Nature of Christ’s Death, Figurative or Literal?


It is however, our belief that the body of Christ alone was interred. The above words propose, as the principal object of our belief, that God was buried; as according to the rule of the Catholic faith we also say with the strictest truth that God died, and that God was born of a virgin. For the Divinity was never separated from His body which was laid in the sepulchre, we truly confess that God was buried. (Catechism of Trent, Article IV)

The statement from the Catechism of Trent which says “God was buried, God died and God was born of a virgin”, was a point of disagreement among people who failed to grasp the teaching of the Council of Trent. In order to water down or explain away the dogmatic formulation of Trent concerning Jesus Christ’s death they arrived to a conclusion that the Catechism of Trent construed its wording in a figurative way. Therefore the statement “God was buried, God died and God was born” is only a figurative statement and not a literal one where Jesus Christ was literally born, died and was buried.

However, such an interpretation is totally detached from what the council have in mind. The idea that Christ’s death is just figurative and not literal is foreign from the Catholic faith, from the scriptures to magisterial documents it has always been taught and preached that Jesus Christ suffered a literal death. The Catechism of the Catholic Church affirms the statement of Trent that Christ’s death is literal and He died as a person.

Since the “Author of life” who was killed is the same “living one who has risen,” the divine person of the Son of God necessarily continued to possess his human soul and body, separated from each other by death. CCC 626

Christ’s death was a real death in that it put an end to his earthly human existence. But because of the union which the person of the Son retained with his body, his was not a mortal corpse. . . CCC 627

To the benefit of every man, Jesus Christ tasted death. It is truly the Son of God made man who died and was buried. CCC 629

Basing on correct interpretation of the statement of Catechism of Trent, Christ death is not figurative but literal and historical. Another explanation that they proposed is that Christ’s death should only be attributed to Christ’s human nature. There are two fundamental problems with this explanation.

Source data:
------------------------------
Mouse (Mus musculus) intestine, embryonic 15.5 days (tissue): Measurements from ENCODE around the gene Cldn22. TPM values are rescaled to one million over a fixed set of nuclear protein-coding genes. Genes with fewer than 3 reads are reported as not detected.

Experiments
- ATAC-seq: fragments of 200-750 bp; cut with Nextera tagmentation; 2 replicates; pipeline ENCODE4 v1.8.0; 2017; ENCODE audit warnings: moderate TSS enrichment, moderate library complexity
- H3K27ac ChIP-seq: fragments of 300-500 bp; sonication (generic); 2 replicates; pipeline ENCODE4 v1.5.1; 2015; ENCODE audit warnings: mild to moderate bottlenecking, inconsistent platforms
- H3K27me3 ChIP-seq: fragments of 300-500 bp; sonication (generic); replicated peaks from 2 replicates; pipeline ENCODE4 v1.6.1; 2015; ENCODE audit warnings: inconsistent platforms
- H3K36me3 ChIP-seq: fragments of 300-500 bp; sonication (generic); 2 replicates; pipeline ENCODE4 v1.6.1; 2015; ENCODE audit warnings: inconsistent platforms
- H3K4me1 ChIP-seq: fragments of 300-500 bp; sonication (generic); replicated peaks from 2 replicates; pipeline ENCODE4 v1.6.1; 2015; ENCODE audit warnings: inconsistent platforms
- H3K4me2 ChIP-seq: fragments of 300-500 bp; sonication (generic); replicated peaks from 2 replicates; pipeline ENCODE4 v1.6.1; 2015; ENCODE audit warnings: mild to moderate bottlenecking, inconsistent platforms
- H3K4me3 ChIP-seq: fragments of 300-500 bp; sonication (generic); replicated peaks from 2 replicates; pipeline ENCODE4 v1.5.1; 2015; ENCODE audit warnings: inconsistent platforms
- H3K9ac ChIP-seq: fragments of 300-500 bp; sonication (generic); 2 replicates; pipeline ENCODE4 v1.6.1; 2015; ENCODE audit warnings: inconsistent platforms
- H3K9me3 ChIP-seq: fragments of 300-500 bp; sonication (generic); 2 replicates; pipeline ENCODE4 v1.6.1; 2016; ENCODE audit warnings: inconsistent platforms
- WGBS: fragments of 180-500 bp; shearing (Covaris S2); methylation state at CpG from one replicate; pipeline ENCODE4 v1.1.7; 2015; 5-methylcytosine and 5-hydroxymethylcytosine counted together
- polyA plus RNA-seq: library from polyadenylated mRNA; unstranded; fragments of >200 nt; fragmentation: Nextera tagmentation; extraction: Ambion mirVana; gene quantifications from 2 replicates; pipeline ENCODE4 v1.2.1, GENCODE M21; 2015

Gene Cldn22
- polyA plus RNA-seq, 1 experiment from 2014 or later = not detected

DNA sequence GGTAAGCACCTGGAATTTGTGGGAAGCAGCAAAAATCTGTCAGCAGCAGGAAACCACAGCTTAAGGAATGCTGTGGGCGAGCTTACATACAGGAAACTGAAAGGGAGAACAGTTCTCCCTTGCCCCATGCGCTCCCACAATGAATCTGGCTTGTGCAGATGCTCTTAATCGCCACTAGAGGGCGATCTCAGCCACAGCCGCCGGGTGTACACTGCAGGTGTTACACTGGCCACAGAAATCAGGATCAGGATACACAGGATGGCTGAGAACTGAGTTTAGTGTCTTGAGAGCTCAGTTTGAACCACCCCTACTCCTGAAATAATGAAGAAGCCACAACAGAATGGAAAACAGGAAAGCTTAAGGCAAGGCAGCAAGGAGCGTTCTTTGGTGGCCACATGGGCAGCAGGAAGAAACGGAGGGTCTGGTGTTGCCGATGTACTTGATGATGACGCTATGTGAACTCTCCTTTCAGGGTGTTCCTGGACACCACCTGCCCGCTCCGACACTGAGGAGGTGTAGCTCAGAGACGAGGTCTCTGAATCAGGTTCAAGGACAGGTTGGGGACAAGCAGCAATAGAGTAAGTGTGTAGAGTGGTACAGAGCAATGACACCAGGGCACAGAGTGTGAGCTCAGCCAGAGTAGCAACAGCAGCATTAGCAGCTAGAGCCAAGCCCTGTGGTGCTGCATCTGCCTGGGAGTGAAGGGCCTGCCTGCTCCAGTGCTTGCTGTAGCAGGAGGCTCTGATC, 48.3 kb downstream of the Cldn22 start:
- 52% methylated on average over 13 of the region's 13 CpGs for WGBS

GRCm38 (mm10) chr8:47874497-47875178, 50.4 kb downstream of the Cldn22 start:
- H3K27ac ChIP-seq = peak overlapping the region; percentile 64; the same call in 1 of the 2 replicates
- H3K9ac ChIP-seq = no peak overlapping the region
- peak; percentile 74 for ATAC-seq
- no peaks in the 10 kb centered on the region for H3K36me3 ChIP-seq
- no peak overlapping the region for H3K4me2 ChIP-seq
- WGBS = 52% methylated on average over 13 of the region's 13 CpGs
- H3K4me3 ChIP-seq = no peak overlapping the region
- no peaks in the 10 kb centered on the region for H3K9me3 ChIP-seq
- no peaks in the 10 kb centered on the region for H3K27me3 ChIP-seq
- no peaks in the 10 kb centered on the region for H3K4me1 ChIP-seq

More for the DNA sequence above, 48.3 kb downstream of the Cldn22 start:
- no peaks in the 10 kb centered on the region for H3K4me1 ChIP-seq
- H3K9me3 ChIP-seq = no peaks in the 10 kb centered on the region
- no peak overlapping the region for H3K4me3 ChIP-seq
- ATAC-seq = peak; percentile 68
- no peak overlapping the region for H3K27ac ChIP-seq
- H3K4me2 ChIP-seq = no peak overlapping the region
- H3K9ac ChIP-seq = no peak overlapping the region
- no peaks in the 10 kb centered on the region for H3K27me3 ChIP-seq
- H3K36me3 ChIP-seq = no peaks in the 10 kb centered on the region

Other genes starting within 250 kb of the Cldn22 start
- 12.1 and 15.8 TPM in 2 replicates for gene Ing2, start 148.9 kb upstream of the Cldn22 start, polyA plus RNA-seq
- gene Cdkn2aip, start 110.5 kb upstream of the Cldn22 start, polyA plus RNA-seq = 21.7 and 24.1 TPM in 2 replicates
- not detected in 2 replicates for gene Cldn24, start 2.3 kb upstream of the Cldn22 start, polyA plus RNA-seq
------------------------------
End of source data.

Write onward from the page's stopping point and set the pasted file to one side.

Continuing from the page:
1. It wrongfully predicates that act of dying to the nature rather than the person.
2. It assumes that nature (an abstract reality) can be subjected to physical death or harm

According to the renowned dogmatic theologian Rev. Msgr. Joseph Pohle, Ph.d, D.D. actions of either the Divine and human nature of Christ should always be predicated to the divine person.

Whatever is predicated of the Divine person of Christ according to His Divine nature, can and must be predicated of the same Divine Person also in His human nature, and vice versa; but the predicates proper to the Divine nature must not be assigned to the human nature, and vice versa. (Christology. A dogmatic trietied on the Incarnation, Rev. Msgr. Joseph Pohle, Ph.d, D.D., p.186)

To sum up what this great dogmatic theologian is saying is that actions that belong to the Divine and Human nature are always predicated to the person of Jesus Christ. So when the Catechism of Trent said that “God was buried, died and born” it is attributing these actions to the person of Jesus Christ not to His divine nature.

These major modern errors in Christology must be refuted and corrected before it can cause major confusion and doubts among the faithful.


Leave a Reply

Fill in your details below or click an icon to log in: Logo

You are commenting using your account. Log Out /  Change )

Google+ photo

You are commenting using your Google+ account. Log Out /  Change )

Twitter picture

You are commenting using your Twitter account. Log Out /  Change )

Facebook photo

You are commenting using your Facebook account. Log Out /  Change )


Connecting to %s